For Orlando Bloom, who played the elf archer Legolas, the emotional toll began to sink in during the penultimate take on what would be the last thing he shot for the trilogy: A fight sequence alongside Gimli the dwarf. In the middle of the take, Bloom's bow, which he'd carried with him for 18 months, broke unexpectedly. Surprised and emotional, Bloom walked over to Jackson and his partner and co-writer Fran Walsh to break the news. As he recalls, "They were like 'Wow, well, I guess it's coming to the end then, eh?"

Burning a (fake) face

Every member of The Lord of the Rings' main cast had to endure a certain level of hardship to make these movies, whether we're talking about early call times, fight training, or, in the case of several actors, prosthetic application. Even among his cast-mates, though, John Rhys-Davies struggled with a particularly nasty problem: The legendary actor was allergic to the prosthetic pieces he had to wear as Gimli, so much so that his face would redden and swell every time he had to wear them.

Still, Rhys-Davies soldiered on, powering through day after uncomfortable day wearing Gimli's face, until his last shooting day finally arrived. As he was enjoying a glass of wine to celebrate, make-up and prosthetics wiped away, the crew presented Rhys-Davies with a gift: His final Gimli mask, ready to burn in a fire they'd lit nearby.

"Welp, there goes my career," Rhys-Davies joked as his mask burned.

Aragorn's last ride

Every member of The Lord of the Rings cast received their own special goodbye after returning to New Zealand in 2003 for pick-up shoots, but among the most memorable came on the final day of shooting for Viggo Mortensen as Aragorn and Bernard Hill as Theoden.

The festivities began when the crew got the idea to drive Mortensen's makeup trailer, actually a converted bus, from its spot on the lot all the way into the studio where the rest of the crew was waiting. Once there, they were greeted by The Lord of the Rings stunt team, who presented both actors with gifts and honored them as "warriors" and "kings." To complete the honor, the stunt team, many of them Maori performers, performed a haka for Hill and Mortensen. Footage of the event shows the emotion on the faces of both actors as they watch the haka unfold. When it was over, Mortensen approached the stunt performers to thank them, and gave a headbutt to the first performer he reached, then another to the second. That's when he realized he'd have to headbutt every single member of the stunt team to say goodbye.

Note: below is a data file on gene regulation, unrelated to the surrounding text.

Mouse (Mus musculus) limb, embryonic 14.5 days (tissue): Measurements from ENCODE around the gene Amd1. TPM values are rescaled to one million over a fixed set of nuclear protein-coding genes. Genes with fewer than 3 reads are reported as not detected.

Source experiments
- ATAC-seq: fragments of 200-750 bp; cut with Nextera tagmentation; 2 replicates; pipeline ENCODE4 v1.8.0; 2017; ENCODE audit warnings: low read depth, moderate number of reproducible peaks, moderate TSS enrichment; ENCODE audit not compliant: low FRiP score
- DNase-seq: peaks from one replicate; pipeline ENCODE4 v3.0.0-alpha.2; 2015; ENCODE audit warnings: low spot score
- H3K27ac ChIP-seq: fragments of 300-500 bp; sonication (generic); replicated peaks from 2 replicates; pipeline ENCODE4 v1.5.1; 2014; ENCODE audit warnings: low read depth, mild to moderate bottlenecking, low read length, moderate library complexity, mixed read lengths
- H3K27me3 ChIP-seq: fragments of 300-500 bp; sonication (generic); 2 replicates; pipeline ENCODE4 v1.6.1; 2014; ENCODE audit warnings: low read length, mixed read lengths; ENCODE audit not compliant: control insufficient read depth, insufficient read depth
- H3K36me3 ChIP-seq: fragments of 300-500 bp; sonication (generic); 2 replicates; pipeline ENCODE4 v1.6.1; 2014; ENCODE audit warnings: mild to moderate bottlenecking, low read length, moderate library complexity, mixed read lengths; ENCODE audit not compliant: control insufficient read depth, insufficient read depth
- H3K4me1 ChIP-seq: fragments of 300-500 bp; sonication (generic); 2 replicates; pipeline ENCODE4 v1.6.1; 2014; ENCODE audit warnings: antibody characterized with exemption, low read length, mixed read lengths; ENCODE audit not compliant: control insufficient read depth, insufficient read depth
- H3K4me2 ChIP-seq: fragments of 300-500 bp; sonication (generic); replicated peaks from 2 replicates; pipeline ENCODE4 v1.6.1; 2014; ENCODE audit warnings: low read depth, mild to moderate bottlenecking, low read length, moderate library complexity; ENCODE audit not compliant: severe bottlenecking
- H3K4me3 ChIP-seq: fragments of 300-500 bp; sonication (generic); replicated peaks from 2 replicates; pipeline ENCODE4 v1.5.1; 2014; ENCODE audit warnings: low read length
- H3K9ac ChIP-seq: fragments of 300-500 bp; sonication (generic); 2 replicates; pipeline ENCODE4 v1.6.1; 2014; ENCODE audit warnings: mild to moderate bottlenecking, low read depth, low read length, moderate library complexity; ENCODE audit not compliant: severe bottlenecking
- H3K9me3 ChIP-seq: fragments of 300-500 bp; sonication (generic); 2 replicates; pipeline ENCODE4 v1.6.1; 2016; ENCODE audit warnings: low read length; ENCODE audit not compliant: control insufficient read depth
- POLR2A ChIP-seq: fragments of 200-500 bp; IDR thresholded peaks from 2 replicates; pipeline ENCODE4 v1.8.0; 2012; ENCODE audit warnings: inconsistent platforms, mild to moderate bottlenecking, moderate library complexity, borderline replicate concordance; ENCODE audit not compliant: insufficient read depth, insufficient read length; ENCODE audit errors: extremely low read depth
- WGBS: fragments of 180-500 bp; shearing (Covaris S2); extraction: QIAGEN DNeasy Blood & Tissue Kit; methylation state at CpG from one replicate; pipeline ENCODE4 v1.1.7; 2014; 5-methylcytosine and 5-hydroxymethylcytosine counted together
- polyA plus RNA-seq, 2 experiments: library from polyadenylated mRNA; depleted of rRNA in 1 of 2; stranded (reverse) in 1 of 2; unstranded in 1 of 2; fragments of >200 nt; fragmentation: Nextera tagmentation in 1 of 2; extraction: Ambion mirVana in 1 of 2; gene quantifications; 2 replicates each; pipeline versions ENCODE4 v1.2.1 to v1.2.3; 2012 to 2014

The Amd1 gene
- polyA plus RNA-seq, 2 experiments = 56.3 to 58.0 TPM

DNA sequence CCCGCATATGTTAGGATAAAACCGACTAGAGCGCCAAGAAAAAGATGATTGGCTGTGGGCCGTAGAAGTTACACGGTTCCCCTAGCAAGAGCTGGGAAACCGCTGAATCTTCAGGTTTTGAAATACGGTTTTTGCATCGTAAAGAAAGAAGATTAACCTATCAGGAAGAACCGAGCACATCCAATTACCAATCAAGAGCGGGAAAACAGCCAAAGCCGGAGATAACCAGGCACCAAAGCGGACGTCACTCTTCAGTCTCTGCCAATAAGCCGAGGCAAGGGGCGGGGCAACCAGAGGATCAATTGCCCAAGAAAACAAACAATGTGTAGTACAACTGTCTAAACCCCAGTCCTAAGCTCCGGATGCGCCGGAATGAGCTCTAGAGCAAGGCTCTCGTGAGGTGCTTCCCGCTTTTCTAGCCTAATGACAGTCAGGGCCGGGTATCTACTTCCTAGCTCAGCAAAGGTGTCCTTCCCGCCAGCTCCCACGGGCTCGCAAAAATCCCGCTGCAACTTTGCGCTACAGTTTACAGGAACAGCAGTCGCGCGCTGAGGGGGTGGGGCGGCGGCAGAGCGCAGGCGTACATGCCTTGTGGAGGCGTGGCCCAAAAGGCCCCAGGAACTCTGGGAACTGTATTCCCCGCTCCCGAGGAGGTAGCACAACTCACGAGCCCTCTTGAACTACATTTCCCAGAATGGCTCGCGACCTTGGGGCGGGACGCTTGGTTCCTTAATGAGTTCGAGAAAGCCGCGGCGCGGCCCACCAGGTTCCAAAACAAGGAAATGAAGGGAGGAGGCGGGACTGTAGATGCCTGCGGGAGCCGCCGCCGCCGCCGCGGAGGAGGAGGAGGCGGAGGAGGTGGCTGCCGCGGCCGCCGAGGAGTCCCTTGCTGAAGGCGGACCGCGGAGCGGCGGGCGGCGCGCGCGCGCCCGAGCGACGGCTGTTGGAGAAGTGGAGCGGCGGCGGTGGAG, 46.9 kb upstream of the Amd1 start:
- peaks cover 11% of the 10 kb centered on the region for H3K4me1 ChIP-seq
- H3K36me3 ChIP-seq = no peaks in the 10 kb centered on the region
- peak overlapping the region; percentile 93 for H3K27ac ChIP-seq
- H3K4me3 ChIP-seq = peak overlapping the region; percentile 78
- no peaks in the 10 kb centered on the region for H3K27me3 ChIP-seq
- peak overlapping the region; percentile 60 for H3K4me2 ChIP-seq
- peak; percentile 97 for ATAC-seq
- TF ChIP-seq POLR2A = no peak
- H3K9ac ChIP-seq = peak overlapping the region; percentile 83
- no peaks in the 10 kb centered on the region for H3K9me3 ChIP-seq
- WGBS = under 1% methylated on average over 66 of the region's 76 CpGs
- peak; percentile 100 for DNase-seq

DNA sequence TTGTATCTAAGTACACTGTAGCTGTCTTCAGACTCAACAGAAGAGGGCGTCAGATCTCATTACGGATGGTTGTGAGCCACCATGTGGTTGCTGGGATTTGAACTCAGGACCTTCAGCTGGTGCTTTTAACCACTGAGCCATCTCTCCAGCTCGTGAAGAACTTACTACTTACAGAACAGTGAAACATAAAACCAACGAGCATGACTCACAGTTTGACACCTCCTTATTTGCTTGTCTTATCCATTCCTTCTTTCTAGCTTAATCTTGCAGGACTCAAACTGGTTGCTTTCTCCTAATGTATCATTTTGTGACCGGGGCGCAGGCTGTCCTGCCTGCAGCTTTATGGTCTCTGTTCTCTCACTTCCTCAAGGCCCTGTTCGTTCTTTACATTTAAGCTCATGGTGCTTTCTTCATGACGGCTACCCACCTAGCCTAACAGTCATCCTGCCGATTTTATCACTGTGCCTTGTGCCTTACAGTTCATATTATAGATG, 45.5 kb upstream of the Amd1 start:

"It's a good thing I wasn't shooting the next day," he later joked.

The last shot

Production schedules on film shoots are usually put together by producers based on logistics, not emotion. Few films are shot entirely in sequence, and very often, actors find that the final thing they shoot isn't an emotional moment within the film. This was not the case with what turned out to be the final shot filmed for The Lord of the Rings: The Return of the King.

The last day of pick-up shooting in the summer of 2003 was focused on Frodo, with the last shot being the moment Frodo completes his chronicle of his adventure in the book Bilbo left for him, which he will pass on to Sam. That meant Elijah Wood and director Peter Jackson were left to work on a single moment together, at the end of what amounted to nearly five years of work.

It was an extraordinarily emotional day, and the cast and crew assembled to watch the filming officially end knew it. They soon realized that Jackson kept asking for more takes because he didn't actually want the making of the film to be over. "I think all of us really just wanted to keep doing more and more takes," Jackson said. Saying goodbye was that hard.

When it finally ended, Wood and Jackson embraced, weeping and thanking each other for the journey of making the film together.

Ring-bearers forever

The final days of pick-up shooting were what Peter Jackson later described as a long series of goodbyes, as each member of the cast completed their last shots for The Return of the King. Every farewell was momentous, complete with toasts, gifts, and speeches as the cast paid tribute to the crew and vice versa.

This meant, among many other things, that the cast members were presented with gifts, and those gifts were very often memorable props from their time making the film. Numerous cast members, including Ian McKellen and Elijah Wood, were given their characters' swords to take home. Costume elements were also popular: Wood received his final pair of Hobbit feet, Miranda Otto, who played Eowyn, received her character's silver belt, and Liv Tyler got one of Arwen's gowns.

When it came to the copies of the One Ring itself, though, only two members of the cast were granted them. In the end, both of the trilogy's Ring bearers, Andy Serkis and Elijah Wood, were sent home with their own Ring.

One more shot

The Lord of the Rings: The Return of the King was released in December 2003 to rapturous reception from both fans and critics. The film ultimately grossed more than $1 billion worldwide. A little more than two months later, in February 2004, the film swept all of its categories at the 76th Academy Awards, winning 11 Oscars including Best Adapted Screenplay, Best Original Score, Best Original Song, Best Director, and Best Picture. It remains tied with Titanic and Ben-Hur as the most-awarded film in Oscars history.

But even after all of that, there was somehow still work to be done. Weeks later, Jackson was back in New Zealand assembling the Extended Edition cut of The Return of the King, when he realized he was actually missing a shot needed for the Paths of the Dead sequence. So, with the help of a few crew members, Jackson put together a patch of dirt and a few fake skulls on a soundstage, and filmed an insert shot of a skull avalanche close-up for the scene. So as it turns out, The Return of the King wasn't really finished until almost three months after it premiered.

"That's the best thing to do: Win the Academy Award for Best Movie before you finish shooting the last shot," Jackson joked.